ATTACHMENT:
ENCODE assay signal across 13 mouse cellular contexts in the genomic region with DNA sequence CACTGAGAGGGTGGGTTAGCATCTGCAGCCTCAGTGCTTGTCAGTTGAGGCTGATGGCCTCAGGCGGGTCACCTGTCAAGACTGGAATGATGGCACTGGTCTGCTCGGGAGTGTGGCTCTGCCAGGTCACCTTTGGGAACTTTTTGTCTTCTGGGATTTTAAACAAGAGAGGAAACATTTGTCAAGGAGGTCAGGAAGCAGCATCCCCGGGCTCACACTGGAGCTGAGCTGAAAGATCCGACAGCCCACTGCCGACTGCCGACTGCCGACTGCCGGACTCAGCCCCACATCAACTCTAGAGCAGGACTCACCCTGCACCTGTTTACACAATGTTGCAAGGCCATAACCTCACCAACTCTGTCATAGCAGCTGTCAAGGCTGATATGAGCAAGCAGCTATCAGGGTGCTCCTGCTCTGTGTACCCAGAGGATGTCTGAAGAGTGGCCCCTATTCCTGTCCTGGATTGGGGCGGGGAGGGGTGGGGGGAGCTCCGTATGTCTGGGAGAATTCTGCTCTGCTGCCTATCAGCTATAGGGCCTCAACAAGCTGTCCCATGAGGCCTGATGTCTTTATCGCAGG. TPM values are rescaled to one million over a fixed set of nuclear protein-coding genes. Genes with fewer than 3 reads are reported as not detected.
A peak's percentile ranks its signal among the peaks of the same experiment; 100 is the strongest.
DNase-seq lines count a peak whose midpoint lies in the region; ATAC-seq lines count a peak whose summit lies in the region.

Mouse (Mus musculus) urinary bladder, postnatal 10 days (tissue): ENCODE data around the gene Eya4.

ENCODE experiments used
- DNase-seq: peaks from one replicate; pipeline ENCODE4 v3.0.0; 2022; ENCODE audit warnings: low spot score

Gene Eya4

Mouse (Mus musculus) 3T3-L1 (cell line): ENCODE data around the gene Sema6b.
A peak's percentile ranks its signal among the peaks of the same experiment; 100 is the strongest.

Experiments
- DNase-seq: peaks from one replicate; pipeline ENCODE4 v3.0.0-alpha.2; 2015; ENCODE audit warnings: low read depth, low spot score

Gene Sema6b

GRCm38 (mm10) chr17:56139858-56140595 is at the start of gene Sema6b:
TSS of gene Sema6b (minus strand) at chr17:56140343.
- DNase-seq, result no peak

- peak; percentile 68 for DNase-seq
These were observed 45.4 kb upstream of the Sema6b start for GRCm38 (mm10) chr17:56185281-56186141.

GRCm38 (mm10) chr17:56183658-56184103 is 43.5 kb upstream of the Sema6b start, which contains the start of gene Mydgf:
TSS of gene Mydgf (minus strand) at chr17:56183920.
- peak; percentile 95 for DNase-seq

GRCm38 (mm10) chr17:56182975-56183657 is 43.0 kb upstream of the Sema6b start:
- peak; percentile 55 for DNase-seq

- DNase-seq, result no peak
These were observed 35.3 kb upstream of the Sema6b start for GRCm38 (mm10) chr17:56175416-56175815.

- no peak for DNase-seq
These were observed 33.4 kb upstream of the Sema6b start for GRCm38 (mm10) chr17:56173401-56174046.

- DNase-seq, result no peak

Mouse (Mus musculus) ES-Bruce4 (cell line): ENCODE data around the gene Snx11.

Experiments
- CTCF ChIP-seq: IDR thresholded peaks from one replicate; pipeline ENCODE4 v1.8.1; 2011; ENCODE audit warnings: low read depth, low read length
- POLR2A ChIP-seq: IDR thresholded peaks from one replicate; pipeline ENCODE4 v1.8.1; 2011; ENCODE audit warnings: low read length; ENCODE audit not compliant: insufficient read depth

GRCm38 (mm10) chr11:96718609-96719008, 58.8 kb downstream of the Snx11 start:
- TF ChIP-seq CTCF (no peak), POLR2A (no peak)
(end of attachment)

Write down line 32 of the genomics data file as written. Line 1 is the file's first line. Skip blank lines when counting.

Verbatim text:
GRCm38 (mm10) chr11:96718609-96719008, 58.8 kb downstream of the Snx11 start: